People holding cell phones (AdobeStock)



The True Power of Social Media Restrictions

By Eric Farnsworth

"It's time to update the U.S. foreign policy toolkit for the social media age," writes AS/COA's Eric Farnsworth for The National Interest.

Twitter’s decision to ban a sitting U.S. president raises an intriguing question for the new Biden administration: should foreign leaders sanctioned for human-rights abuses, drug trafficking and gross corruption, and crimes against humanity be booted from social media? The answer is yes. It’s time to update the U.S. foreign policy toolkit for the social media age. Much as visa privileges and access to the U.S. banking system are routinely denied for sanctioned individuals, access to relevant social media should also be treated as a privilege, not a right.

Obvious targets for social media denial would be senior officials of countries designated as State Sponsors of Terror or otherwise under significant sanction, including individuals designated under the Global Magnitsky Act. It is astounding, for example, that despite significant U.S. foreign policy interests and severe existing sanctions, Iran’s leader Khamenei is able to tweet without consequence about the destruction of Israel, and Venezuela’s Maduro can use Twitter to threaten harm to the leaders of the internationally-recognized democratic opposition. If this isn’t incitement to violence, it’s unclear what actually would be.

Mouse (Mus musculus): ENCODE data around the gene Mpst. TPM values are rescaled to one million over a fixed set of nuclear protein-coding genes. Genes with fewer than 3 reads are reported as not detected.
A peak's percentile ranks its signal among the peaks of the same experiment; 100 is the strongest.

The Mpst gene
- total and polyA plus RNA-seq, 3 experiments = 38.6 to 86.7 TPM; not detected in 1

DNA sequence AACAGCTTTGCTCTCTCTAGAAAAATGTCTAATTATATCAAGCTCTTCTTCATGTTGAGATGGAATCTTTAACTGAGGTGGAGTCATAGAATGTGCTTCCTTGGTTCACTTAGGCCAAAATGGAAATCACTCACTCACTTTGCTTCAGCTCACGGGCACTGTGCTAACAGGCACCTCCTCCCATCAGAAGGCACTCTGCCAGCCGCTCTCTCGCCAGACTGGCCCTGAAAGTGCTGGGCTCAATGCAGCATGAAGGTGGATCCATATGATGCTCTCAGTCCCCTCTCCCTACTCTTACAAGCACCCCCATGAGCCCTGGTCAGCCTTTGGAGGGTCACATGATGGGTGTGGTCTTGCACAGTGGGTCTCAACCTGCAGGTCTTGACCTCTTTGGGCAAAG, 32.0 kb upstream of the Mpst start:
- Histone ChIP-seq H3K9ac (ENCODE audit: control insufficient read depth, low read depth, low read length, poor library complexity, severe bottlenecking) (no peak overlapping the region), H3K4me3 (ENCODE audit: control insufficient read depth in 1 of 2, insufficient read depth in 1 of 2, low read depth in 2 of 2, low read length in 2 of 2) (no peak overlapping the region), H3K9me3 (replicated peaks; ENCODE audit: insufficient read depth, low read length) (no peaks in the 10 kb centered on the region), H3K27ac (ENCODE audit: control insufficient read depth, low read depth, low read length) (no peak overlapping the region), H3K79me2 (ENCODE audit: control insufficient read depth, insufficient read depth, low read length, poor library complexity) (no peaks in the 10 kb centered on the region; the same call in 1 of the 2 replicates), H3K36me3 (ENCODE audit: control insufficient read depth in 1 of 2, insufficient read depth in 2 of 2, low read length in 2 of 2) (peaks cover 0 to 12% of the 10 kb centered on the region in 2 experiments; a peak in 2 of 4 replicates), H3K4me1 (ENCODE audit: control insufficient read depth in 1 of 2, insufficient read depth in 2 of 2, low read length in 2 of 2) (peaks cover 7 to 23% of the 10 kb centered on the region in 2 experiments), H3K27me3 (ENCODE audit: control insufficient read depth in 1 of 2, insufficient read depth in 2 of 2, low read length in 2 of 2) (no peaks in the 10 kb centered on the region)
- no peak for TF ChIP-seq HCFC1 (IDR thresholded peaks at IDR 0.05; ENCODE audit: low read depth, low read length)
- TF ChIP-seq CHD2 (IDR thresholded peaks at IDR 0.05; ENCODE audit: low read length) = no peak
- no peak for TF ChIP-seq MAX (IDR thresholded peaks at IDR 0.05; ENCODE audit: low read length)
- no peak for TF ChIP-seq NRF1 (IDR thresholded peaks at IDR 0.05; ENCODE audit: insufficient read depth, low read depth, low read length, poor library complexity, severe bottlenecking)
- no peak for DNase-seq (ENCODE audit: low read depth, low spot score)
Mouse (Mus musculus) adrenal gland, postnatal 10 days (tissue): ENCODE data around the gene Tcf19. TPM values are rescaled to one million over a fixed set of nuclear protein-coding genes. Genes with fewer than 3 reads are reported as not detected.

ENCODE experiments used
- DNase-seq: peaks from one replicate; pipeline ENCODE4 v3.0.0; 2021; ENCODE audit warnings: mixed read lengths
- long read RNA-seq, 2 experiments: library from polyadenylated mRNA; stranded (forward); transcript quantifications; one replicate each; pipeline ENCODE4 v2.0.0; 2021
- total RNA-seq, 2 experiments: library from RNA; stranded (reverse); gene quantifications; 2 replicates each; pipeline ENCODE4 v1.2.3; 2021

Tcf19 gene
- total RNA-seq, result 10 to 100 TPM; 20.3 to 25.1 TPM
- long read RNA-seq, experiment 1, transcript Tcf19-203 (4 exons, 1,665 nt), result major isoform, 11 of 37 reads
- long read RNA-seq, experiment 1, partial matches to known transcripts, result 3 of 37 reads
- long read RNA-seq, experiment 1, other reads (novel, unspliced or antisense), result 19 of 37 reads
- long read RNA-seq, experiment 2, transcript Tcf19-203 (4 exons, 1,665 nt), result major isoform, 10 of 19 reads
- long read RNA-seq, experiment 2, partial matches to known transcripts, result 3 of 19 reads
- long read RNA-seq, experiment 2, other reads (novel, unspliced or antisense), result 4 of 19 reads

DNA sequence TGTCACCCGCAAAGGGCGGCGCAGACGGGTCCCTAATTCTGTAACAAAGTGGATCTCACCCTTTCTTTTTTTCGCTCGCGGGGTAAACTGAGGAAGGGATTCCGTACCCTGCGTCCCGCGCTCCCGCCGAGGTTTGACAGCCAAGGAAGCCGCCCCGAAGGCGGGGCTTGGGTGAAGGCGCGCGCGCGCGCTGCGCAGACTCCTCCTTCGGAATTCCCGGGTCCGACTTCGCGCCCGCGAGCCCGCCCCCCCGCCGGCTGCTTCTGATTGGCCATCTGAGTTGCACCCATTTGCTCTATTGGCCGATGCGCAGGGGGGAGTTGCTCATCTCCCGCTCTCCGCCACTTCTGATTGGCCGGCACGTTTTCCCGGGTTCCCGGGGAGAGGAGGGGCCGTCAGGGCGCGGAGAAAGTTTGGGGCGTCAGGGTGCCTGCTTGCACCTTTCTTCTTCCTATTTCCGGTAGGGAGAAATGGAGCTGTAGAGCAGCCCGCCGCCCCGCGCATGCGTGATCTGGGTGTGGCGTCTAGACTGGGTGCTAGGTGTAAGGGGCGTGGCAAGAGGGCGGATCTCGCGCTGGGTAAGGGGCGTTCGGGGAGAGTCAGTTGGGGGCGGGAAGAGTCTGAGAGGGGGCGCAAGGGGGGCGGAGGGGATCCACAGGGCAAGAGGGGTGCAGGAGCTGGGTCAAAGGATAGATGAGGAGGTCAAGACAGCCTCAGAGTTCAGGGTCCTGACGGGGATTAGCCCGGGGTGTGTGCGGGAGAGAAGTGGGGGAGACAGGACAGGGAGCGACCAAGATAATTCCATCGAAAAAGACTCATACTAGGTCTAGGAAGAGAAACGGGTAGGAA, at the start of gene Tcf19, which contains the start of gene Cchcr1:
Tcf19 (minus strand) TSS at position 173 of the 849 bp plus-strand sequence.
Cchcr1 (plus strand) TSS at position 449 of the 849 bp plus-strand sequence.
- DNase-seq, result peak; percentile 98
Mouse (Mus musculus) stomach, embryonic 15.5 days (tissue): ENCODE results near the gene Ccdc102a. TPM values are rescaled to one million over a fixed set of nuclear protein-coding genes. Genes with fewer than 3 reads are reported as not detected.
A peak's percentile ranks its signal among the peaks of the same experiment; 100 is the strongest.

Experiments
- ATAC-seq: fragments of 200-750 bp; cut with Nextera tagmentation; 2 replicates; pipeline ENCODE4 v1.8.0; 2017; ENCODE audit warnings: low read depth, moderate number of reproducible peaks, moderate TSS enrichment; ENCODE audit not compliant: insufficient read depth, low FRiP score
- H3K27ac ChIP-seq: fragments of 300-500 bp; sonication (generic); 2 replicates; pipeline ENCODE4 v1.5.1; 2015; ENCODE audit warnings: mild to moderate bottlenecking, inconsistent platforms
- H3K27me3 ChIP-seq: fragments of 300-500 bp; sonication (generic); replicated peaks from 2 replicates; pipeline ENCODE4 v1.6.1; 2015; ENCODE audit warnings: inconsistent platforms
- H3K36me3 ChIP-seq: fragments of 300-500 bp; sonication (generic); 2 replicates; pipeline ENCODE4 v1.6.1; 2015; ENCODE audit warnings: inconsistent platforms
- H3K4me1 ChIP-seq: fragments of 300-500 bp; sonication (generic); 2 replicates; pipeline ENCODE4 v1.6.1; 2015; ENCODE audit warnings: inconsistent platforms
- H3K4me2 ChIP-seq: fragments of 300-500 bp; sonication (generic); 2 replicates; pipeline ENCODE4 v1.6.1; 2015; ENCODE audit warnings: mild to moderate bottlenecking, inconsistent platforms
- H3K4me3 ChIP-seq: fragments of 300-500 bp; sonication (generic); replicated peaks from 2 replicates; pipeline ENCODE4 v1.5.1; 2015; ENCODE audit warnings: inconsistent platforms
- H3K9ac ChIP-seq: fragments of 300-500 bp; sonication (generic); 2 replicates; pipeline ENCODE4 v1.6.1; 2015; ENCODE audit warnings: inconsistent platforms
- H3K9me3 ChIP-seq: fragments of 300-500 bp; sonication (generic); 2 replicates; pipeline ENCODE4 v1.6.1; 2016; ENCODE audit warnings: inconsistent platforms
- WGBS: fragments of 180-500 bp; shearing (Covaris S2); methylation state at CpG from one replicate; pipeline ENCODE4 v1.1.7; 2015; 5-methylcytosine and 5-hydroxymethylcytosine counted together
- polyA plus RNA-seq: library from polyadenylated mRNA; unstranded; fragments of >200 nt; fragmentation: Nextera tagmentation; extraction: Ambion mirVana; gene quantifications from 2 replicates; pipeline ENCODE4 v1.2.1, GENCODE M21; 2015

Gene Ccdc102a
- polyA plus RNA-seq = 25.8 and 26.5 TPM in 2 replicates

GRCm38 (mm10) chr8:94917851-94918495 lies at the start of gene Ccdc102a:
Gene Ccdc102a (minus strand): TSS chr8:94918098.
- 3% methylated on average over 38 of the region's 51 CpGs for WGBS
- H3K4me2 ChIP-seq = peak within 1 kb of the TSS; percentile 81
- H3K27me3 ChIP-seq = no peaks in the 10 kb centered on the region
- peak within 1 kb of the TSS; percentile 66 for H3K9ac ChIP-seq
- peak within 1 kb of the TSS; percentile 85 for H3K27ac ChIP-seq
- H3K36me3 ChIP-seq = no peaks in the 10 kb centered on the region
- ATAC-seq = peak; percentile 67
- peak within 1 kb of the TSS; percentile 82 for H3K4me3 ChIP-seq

Three significant objections to implementing such a policy stand out. The first is the symbolism of denying free speech rights to foreign officials even as the United States claims to stand for free speech, as well as the “right” of the United States to take such steps. But we are not talking about free speech for people generally or censoring ideas that Washington may not like, and certainly not for U.S. citizens. We are not talking about restricting access to non-U.S. social media platforms over which the United States has no jurisdiction. Rather, the targets are foreign officials already under U.S. sanction for egregious abuses and who may be using U.S.-based social media, among other tools, to maintain power and control over their citizens and security forces and to project an image abroad that fuels the energies of international supporters and fellow-travelers, undermining core U.S. foreign policy interests. Individuals such as Khamenei, Maduro, Cuba’s Diaz Canel, North Korea’s Kim Jong-un, and Syria’s Bashar al-Assad and their respective inner circles and propaganda mouthpieces. In any event, sanctioned leaders are not guaranteed First Amendment protections under U.S. laws and can have no expectation of such rights and freedoms particularly when engaged in crimes against humanity…

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